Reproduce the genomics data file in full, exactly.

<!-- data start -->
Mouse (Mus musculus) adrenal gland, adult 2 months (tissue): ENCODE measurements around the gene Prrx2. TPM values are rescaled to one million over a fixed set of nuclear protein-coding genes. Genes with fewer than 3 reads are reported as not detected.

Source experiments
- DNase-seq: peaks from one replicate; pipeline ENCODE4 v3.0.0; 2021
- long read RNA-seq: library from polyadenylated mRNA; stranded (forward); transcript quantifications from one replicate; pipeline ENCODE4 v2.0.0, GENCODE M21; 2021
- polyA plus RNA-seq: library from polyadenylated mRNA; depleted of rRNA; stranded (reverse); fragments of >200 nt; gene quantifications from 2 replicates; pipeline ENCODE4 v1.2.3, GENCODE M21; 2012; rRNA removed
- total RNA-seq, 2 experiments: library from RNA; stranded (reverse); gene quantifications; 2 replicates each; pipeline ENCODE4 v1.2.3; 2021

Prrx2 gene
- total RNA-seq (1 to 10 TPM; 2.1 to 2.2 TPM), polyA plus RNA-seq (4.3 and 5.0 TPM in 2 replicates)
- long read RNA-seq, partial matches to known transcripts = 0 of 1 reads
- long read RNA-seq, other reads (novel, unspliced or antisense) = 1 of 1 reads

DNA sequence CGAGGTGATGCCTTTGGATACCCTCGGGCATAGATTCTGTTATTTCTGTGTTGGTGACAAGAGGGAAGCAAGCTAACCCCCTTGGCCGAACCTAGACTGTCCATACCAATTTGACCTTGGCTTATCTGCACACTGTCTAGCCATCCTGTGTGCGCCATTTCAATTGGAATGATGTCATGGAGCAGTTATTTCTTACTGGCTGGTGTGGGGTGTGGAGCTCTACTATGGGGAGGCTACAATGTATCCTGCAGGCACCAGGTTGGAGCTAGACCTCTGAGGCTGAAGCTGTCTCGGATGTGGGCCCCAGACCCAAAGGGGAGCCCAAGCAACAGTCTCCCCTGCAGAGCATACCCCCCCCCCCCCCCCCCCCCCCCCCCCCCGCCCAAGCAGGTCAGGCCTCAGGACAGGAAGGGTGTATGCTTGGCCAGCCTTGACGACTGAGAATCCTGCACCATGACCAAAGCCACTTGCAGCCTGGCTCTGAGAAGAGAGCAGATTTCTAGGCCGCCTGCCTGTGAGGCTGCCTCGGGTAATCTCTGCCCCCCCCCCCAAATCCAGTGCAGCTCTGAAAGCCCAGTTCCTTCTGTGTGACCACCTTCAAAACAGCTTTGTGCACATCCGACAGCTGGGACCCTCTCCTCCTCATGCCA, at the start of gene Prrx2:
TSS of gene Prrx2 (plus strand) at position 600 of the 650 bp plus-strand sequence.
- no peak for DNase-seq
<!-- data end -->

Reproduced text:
Mouse (Mus musculus) adrenal gland, adult 2 months (tissue): ENCODE measurements around the gene Prrx2. TPM values are rescaled to one million over a fixed set of nuclear protein-coding genes. Genes with fewer than 3 reads are reported as not detected.

Source experiments
- DNase-seq: peaks from one replicate; pipeline ENCODE4 v3.0.0; 2021
- long read RNA-seq: library from polyadenylated mRNA; stranded (forward); transcript quantifications from one replicate; pipeline ENCODE4 v2.0.0, GENCODE M21; 2021
- polyA plus RNA-seq: library from polyadenylated mRNA; depleted of rRNA; stranded (reverse); fragments of >200 nt; gene quantifications from 2 replicates; pipeline ENCODE4 v1.2.3, GENCODE M21; 2012; rRNA removed
- total RNA-seq, 2 experiments: library from RNA; stranded (reverse); gene quantifications; 2 replicates each; pipeline ENCODE4 v1.2.3; 2021

Prrx2 gene
- total RNA-seq (1 to 10 TPM; 2.1 to 2.2 TPM), polyA plus RNA-seq (4.3 and 5.0 TPM in 2 replicates)
- long read RNA-seq, partial matches to known transcripts = 0 of 1 reads
- long read RNA-seq, other reads (novel, unspliced or antisense) = 1 of 1 reads

DNA sequence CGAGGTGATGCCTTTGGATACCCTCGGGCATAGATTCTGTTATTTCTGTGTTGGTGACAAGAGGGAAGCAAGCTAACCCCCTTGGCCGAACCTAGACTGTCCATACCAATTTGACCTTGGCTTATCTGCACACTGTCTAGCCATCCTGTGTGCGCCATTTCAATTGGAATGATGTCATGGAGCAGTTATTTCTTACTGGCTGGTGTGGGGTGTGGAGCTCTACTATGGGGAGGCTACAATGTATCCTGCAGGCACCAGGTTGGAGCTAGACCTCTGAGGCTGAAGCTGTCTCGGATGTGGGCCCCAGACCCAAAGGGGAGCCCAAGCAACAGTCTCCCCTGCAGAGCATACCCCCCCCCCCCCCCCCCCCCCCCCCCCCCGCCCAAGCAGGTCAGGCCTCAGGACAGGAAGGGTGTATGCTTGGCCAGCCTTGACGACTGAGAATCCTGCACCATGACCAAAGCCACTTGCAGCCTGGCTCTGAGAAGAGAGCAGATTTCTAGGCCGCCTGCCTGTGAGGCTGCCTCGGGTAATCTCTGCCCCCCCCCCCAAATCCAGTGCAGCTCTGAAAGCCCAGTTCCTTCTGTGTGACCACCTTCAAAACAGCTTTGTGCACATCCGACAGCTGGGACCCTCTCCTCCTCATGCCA, at the start of gene Prrx2:
TSS of gene Prrx2 (plus strand) at position 600 of the 650 bp plus-strand sequence.
- no peak for DNase-seq